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Do Foliar Endophytes Matter in Litter Decomposition?

Department of Biology, Portland State University, Portland, OR 97201, USA
Author to whom correspondence should be addressed.
Microorganisms 2020, 8(3), 446;
Submission received: 27 January 2020 / Revised: 13 March 2020 / Accepted: 19 March 2020 / Published: 21 March 2020
(This article belongs to the Special Issue Fungal Endophytes and Their Interactions with Plants)


Litter decomposition rates are affected by a variety of abiotic and biotic factors, including the presence of fungal endophytes in host plant tissues. This review broadly analyzes the findings of 67 studies on the roles of foliar endophytes in litter decomposition, and their effects on decomposition rates. From 29 studies and 1 review, we compiled a comprehensive table of 710 leaf-associated fungal taxa, including the type of tissue these taxa were associated with and isolated from, whether they were reported as endo- or epiphytic, and whether they had reported saprophytic abilities. Aquatic (i.e., in-stream) decomposition studies of endophyte-affected litter were significantly under-represented in the search results (p < 0.0001). Indicator species analyses revealed that different groups of fungal endophytes were significantly associated with cool or tropical climates, as well as specific plant host genera (p < 0.05). Finally, we argue that host plant and endophyte interactions can significantly influence litter decomposition rates and should be considered when interpreting results from both terrestrial and in-stream litter decomposition experiments.

Graphical Abstract

1. Introduction

Litter decomposition is an essential ecosystem process that significantly contributes to the global carbon cycle. Numerous studies have identified several overarching controls on litter decomposition rates, including temperature, dissolved oxygen in aqueous environments, soil moisture, seasonality, quantity of litter pulses, and litter chemistry or quality [1,2,3]. However, litter chemistry is unique among these factors in that it may be mediated by both abiotic—e.g., drought and nutrient availability [4,5]—as well as biotic factors, such as herbivores [6], microbial symbionts [7], and pathogens [8].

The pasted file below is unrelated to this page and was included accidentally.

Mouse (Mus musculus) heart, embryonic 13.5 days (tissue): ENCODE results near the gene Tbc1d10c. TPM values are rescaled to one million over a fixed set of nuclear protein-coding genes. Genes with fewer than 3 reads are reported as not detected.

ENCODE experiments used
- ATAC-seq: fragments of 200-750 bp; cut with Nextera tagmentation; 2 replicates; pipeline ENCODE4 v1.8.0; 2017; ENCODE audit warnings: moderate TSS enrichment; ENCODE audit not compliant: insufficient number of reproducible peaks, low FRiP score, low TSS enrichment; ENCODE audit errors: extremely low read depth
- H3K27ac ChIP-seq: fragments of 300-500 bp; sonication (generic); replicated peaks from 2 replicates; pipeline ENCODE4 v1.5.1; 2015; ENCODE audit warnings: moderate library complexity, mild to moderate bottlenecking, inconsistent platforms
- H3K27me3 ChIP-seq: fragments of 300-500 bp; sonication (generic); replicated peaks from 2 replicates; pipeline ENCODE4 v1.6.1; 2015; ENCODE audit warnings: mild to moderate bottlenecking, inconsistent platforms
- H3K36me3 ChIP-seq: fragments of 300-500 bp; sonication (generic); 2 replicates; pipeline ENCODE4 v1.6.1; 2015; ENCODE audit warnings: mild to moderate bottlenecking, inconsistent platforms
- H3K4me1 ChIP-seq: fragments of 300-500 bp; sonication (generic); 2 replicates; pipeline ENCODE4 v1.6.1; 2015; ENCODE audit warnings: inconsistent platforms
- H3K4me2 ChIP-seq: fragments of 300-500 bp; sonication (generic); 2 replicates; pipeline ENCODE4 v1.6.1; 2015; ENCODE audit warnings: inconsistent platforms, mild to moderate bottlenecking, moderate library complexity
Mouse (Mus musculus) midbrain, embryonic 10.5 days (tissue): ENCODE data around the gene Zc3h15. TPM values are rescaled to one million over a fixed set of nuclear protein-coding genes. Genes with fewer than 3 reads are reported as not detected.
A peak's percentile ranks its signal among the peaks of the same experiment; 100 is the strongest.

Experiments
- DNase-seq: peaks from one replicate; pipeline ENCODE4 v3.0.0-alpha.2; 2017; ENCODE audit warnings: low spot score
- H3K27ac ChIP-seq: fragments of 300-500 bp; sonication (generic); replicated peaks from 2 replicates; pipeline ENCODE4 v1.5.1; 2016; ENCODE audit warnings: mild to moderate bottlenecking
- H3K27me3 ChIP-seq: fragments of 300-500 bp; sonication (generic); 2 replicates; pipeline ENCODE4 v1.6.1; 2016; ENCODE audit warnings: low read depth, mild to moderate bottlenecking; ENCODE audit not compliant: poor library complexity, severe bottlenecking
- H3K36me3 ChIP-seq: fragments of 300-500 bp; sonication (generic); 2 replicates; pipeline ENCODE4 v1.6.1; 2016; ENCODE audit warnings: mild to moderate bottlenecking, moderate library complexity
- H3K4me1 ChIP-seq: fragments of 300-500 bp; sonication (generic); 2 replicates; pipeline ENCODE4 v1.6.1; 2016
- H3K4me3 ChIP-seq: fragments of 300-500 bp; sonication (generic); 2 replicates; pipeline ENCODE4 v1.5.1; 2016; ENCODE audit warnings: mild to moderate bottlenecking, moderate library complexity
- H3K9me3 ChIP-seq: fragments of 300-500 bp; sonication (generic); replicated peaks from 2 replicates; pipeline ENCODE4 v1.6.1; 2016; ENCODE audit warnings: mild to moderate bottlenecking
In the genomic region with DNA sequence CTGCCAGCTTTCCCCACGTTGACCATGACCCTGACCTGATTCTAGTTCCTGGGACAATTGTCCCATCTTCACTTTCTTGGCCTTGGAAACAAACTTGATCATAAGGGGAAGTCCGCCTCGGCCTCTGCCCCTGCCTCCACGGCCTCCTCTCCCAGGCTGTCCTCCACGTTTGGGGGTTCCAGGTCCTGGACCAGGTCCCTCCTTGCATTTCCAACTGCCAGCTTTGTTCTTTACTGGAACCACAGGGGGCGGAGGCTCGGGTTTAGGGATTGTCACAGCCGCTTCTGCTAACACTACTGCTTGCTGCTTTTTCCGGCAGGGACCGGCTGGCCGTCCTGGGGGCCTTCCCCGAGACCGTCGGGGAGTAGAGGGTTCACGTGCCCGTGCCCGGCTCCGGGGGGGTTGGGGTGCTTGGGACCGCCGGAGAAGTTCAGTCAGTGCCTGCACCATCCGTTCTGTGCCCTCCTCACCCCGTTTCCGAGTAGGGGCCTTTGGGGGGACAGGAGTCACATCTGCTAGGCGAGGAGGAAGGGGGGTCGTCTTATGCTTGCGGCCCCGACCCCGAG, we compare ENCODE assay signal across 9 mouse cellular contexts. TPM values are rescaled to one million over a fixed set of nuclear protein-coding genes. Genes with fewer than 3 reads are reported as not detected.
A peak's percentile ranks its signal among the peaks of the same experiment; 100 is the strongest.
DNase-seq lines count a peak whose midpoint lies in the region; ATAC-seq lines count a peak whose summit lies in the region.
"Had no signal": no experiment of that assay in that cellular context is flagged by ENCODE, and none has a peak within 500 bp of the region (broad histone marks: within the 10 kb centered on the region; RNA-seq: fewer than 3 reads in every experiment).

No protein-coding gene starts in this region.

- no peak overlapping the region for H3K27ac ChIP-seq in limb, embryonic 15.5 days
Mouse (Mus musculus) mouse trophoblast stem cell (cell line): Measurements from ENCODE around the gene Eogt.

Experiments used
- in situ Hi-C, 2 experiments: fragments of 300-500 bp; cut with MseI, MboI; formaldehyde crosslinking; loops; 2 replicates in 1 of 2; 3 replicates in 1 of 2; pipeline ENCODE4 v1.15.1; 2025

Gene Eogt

Changes in litter chemistry primarily affect decomposition rates by influencing interactions with macroinvertebrate and microbial decomposer communities, which mechanically process litter and break down recalcitrant compounds, respectively. Chomel et al. [9] reviewed the generally recalcitrant properties of alkaloids, phenolic compounds, and terpenes in litter decomposition, but only briefly covered the roles of endophytes—ubiquitous microbes that mostly live asymptomatically within host plant tissues—in regulating the production of these secondary metabolites in host plants. Both endophytic fungi and bacteria were isolated from healthy plant tissues, including stems, leaves, and roots [10]; their in planta functions are mostly unknown. Fungal endophytes were most extensively studied in agriculturally significant grass hosts (i.e., Class 1, or clavicipitaceous endophytes; e.g., [11]), where these systemic endophytes were shown to produce toxic alkaloids (e.g., [8,12]), and even alter plant community assembly [13,14]. Furthermore, these systemic endophytes were reported to cause slower rates of litter decomposition in terrestrial systems [15,16]. However, few studies examined the role of foliar endophytes in the decomposition of litter from non-grass hosts (i.e., Class 2 or 3, or non-clavicipitaceous endophytes), and even fewer studies focused on the effects of endophytes on leaf litter decomposition in aquatic systems. Although ubiquitous within plant tissues, endophyte communities can vary spatially and temporally within host plants [17] and represent an important bridge between host plant characteristics that influence decomposition and the decomposer community.